At another company, an internal audit required the restoration of all Lotus Notes mailboxes from an AS/400 system. However, the hardware used at that time to store data no longer existed – thereby making the data impossible to read. Fortunately, the archived data could be recovered in the laboratory of Kroll Ontrack and migrated to newer media formats in both cases.
For the safe management of long-term archived data, companies need to do more than regular conversion to current formats. Data should be classified before archiving, so that those responsible can specify what data must be kept and for how long. Commercial documents are usually legally required to be retained for a set time period. This time is usually covered by the lifetime of an archive system. However, documents with longer deadlines or time value, such as research and financial documents, construction plans or legal judgments, require special arrangements for archiving because they outlive the archive system.
In addition, IT managers need to be aware that systems can fail as a result of human or technical error. Anybody that relies completely on the archive system for storage without any backup strategy risks the loss of business-critical data. At a minimum, IT staff should not only rely on the automatic recognition of spelling errors during archiving, but also periodically check the archive system data for readability.
If backup tapes are no longer needed, companies need to know how to permanently and securely delete highly sensitive data on the tapes. Merely crushing the tape will not get rid of information. If a tape snaps,it can be spliced back together. The loss is usually no more than a few hundred megabytes. Most of the data is still on the tape!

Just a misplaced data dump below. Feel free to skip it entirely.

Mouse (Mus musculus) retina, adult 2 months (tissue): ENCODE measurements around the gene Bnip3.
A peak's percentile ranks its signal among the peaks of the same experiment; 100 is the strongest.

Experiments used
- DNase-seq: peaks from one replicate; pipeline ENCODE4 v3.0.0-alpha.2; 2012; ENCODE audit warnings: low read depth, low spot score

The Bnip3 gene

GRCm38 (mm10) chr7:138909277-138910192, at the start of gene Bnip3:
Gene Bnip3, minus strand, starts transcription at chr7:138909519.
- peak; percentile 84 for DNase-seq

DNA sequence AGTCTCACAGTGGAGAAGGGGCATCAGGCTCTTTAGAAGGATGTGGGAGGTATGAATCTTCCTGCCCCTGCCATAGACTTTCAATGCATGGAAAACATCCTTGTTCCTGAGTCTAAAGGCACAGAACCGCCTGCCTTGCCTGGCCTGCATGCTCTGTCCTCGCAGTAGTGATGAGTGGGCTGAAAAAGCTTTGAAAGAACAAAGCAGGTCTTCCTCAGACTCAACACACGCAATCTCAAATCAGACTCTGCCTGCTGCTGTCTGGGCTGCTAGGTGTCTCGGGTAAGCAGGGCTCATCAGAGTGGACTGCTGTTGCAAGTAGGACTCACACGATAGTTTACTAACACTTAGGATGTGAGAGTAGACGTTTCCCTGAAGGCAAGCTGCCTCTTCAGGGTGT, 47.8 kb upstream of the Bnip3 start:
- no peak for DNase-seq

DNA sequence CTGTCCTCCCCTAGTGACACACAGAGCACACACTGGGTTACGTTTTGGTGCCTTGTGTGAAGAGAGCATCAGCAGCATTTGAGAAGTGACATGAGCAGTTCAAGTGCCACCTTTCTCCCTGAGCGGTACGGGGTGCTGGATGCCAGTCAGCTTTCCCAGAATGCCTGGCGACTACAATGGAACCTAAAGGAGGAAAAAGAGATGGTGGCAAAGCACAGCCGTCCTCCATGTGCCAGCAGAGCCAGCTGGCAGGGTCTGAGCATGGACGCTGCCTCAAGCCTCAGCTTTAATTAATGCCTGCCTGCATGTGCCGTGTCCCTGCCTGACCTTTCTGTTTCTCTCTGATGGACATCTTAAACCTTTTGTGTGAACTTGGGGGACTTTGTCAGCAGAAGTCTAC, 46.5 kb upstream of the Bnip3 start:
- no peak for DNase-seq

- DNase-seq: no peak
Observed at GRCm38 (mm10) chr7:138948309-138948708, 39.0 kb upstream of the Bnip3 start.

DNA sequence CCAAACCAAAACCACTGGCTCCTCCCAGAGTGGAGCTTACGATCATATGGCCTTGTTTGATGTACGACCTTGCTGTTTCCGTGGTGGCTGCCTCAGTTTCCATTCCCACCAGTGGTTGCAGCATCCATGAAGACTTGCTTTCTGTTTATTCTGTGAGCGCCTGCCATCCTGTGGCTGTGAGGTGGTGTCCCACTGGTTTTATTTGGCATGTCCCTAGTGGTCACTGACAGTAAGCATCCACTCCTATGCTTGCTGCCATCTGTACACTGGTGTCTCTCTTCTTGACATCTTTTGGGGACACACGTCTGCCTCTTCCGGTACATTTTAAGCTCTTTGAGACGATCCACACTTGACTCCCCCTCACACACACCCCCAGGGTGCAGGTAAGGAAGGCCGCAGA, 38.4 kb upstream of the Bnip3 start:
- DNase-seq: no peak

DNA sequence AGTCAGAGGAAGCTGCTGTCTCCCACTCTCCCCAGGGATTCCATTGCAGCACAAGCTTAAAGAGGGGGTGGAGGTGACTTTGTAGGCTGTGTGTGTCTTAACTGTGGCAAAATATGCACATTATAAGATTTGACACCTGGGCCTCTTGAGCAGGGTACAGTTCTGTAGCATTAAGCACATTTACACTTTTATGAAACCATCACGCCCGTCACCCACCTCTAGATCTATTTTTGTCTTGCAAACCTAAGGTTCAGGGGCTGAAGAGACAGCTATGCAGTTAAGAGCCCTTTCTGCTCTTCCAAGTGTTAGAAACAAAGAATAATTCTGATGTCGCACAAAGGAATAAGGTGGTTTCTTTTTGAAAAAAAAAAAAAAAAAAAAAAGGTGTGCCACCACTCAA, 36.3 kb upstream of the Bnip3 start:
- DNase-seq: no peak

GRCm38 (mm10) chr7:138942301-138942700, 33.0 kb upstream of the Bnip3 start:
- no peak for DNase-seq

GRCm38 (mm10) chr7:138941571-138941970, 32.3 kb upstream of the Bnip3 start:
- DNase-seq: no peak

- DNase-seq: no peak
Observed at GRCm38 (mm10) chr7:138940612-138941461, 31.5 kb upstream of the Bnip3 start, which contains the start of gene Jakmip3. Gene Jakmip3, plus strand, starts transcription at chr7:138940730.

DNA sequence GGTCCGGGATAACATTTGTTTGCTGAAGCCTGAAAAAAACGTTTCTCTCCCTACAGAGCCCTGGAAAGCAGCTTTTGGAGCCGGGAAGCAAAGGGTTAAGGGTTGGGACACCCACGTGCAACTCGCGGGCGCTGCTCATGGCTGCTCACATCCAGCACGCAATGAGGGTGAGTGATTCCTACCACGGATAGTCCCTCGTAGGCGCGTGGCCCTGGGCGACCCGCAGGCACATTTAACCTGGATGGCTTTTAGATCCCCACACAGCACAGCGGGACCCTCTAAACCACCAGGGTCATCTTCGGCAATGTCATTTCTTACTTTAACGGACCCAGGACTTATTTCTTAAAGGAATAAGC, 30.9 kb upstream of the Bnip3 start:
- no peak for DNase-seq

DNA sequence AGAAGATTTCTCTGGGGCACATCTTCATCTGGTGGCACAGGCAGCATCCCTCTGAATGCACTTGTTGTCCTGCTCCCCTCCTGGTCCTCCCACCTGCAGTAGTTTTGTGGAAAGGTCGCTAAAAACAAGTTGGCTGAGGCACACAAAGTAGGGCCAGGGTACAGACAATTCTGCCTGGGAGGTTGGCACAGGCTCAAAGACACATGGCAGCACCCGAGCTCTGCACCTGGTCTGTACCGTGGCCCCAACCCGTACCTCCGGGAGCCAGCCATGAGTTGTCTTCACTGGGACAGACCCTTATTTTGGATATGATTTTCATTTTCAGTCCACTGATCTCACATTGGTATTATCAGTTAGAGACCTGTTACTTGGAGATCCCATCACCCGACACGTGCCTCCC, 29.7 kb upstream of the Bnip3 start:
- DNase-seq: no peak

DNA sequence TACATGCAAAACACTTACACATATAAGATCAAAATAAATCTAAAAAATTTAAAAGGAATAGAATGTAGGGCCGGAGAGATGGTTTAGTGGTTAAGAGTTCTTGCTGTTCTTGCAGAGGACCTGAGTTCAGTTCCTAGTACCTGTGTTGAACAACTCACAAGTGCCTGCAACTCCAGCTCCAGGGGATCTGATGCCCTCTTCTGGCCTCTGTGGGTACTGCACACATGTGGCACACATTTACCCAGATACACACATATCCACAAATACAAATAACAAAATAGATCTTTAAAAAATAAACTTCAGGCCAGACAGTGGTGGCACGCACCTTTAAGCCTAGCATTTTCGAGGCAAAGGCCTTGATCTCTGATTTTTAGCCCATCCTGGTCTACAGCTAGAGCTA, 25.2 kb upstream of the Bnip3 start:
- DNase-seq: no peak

Companies should therefore play it safe and demagnetise the storage media through degaussing. The degausser produces an extremely strong electromagnetic field and thus all magnetic structures are destroyed on the tape. This is the only way that data can be irrevocably destroyed on tape.
Old fashion magnetic tape has a big future in the modern world as companies struggle to find ways to manage the incredible rise of data. But safe and reliable tape archiving involves more than just saving data to tape. It requires managers to work within retention periods and to create back up plans for when things go wrong. In addition, companies should always have a clear data management policy in place, so that IT management understand what they need to do to safeguard information, and most importantly, who needs to take responsibility when data disaster strikes.
Phil Bridge Biography:
Managing Director, Data Storage Technologies
Phil has been at the helm of UK activity for the world’s foremost data recovery company since 2006.
He has been with Kroll Ontrack for over seventeen years and has an extremely well rounded view of the company and in-depth knowledge of the industry. In addition to leading the UK business, Phil oversees activities in Ireland, Spain and Portugal. Phil can talk about all areas of Kroll Ontrack business and can offer an expert opinion and insight into:
- Kroll Ontrack as a business; its vision, values and corporate strategy
- Business continuity advice and the importance of ensuring data protection is a boardroom issue
- Information Management in business as it relates to the Kroll Ontrack portfolio of data management products and services
- Detail and analysis of channel and corporate partner business and opportunities